Saving and Investing. What’s the Difference and Which is Right for You?
What’s the difference between saving and investing? The terms get used interchangeably sometimes but they’re not the same and knowing the difference between the two will help you plan for the future more effectively.
Both saving and investing are important because they set aside money now for use in the future. How far in the future, what the money is for, where you keep the money, and how much you can expect it to grow (or shrink) are where the differences come in.
Saving is better for short term goals like an emergency fund or upcoming vacation. You’ll need access to the money soon, you’re not really concerned about how much the money grows over time, and keeping it stashed in a savings or checking account is appropriate. Savings prioritizes quick access to your money and making sure it doesn’t lose any value over having it grow over time. Savings are best kept in an FDIC insured account (like a bank savings or checking account) where you can get to the money quickly if you need it, and there’s basically no chance your money will lose value. The tradeoff for those advantages is that the interest rates you’ll receive on your money will probably be 1% – 2% at best.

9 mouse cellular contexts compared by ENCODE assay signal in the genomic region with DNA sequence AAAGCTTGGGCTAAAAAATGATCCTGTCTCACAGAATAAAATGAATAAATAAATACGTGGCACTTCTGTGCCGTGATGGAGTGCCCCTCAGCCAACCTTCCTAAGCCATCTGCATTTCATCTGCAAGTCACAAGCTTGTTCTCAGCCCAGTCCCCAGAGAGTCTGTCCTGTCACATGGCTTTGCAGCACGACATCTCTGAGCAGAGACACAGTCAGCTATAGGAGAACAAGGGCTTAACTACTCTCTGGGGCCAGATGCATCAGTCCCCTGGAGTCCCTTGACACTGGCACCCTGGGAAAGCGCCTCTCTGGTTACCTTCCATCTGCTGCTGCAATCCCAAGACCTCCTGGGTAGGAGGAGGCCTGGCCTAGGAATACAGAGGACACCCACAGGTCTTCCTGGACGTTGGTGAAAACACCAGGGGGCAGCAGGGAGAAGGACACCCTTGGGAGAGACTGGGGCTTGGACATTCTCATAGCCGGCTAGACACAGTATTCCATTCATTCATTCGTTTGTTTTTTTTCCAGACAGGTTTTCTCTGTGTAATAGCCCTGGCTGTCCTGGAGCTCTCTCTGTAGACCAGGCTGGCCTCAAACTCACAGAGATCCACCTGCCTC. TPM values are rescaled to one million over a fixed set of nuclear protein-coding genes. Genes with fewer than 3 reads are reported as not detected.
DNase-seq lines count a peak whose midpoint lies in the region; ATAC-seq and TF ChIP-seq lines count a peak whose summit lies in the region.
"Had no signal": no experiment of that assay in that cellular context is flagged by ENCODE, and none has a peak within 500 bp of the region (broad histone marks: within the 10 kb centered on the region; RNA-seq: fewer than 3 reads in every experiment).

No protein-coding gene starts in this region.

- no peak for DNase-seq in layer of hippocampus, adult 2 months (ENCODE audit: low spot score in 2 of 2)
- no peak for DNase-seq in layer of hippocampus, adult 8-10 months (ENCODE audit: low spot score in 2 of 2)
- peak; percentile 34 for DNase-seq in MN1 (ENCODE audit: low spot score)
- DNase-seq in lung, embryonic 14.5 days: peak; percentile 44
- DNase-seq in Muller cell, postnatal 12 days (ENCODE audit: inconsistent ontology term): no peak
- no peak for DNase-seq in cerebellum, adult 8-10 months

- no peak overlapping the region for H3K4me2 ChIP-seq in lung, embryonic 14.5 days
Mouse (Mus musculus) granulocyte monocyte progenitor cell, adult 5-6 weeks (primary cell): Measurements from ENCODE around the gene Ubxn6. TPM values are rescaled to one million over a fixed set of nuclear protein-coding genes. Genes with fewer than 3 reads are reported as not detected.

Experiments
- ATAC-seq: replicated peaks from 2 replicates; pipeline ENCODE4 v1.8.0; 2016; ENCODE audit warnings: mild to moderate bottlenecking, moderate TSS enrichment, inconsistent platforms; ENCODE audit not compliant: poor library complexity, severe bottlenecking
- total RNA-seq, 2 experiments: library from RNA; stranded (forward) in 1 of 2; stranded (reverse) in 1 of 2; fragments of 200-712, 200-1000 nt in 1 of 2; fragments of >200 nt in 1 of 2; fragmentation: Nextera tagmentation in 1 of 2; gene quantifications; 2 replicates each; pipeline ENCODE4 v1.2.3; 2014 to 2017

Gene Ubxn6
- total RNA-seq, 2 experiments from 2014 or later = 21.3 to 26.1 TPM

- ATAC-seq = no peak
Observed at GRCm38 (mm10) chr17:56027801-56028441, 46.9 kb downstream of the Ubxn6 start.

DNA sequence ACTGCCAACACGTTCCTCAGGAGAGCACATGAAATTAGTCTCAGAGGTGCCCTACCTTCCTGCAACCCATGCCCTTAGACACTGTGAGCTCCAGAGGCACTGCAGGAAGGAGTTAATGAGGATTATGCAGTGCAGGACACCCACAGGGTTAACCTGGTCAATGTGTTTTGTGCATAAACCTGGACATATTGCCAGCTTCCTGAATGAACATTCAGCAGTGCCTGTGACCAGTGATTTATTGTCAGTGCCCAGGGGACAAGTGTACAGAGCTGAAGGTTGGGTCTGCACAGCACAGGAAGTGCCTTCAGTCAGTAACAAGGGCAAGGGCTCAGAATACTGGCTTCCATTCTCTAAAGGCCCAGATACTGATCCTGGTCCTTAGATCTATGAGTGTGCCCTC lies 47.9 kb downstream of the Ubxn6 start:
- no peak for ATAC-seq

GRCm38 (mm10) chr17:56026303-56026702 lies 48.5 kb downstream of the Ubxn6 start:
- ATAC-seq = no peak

Investing on the other hand is better for long term goals; like retirement or college for your kids. You don’t need access to the money as soon so your priorities are different. You want your money to grow (a 1% return in a savings account for retirement isn’t going to cut it.) Investing means putting your money into something with the potential to gain value over time; stocks, bonds, mutual funds, etc. With that potential for growth comes risk – the potential for it to lose value for some of the period as well. Investing can be done in a 401(k) or IRA for retirement, a 529 plan for college, or a regular brokerage account. Each has its own advantages and disadvantages and where you invest can matter almost as much as what you invest in come tax time.
There’s no clear line where saving stops and investing begins. The important thing is to match up your goals for the money with where you keep it; balancing immediate access and safety with potential for a higher return.